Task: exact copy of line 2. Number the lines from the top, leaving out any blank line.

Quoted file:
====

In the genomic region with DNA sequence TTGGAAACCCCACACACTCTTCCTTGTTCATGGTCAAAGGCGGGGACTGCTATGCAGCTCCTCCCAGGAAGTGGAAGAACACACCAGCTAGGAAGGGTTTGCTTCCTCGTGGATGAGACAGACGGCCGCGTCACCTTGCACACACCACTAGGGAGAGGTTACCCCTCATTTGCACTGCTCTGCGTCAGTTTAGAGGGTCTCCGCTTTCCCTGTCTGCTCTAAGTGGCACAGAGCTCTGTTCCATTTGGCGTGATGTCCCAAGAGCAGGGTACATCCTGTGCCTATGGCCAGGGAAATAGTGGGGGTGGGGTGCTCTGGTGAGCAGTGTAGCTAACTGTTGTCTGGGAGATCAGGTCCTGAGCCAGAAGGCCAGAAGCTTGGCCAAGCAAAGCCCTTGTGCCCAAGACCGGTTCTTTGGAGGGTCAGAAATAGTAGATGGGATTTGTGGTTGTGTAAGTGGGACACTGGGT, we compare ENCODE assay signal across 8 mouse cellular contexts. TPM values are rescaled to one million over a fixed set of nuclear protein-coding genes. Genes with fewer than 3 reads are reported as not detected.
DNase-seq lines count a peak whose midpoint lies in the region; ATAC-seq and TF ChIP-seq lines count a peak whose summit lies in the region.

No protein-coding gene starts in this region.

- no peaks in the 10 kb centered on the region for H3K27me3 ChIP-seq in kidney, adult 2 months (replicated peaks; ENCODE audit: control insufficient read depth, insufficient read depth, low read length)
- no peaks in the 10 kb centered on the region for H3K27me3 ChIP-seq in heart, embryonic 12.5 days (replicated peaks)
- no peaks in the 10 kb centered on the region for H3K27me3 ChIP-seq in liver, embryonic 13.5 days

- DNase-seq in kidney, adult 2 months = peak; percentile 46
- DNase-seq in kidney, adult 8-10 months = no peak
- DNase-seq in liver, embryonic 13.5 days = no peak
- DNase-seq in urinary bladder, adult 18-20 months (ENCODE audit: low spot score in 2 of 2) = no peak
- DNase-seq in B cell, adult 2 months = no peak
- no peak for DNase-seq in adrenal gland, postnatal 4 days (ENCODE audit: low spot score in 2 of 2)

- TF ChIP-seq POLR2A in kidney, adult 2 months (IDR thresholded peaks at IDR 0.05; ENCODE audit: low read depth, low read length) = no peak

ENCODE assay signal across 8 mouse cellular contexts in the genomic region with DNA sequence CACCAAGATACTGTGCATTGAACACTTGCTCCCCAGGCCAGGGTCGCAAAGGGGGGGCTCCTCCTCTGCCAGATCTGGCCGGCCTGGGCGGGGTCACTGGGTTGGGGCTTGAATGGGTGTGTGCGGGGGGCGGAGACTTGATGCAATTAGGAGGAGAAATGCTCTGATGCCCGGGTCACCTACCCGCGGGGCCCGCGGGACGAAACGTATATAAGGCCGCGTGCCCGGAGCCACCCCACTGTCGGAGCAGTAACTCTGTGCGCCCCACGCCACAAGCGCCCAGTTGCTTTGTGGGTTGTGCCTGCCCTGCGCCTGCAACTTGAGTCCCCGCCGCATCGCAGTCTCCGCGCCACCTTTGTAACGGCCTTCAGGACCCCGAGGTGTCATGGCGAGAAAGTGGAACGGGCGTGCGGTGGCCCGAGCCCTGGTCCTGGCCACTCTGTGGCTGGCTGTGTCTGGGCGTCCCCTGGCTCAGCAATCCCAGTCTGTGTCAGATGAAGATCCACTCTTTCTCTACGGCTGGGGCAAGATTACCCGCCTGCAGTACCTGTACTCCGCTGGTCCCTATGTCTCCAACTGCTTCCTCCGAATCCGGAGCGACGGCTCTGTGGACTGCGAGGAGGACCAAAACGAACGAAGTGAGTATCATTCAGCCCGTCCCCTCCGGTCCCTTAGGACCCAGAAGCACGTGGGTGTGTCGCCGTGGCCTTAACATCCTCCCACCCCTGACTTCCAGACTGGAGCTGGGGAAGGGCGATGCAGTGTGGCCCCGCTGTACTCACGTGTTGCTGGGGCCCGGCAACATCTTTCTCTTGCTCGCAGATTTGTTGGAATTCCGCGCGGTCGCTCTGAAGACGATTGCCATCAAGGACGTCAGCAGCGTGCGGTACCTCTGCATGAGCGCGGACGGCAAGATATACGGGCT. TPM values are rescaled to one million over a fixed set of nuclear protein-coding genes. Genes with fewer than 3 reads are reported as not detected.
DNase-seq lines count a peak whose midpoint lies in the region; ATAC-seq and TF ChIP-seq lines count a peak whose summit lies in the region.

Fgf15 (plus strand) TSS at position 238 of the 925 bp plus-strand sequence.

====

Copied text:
DNase-seq lines count a peak whose midpoint lies in the region; ATAC-seq and TF ChIP-seq lines count a peak whose summit lies in the region.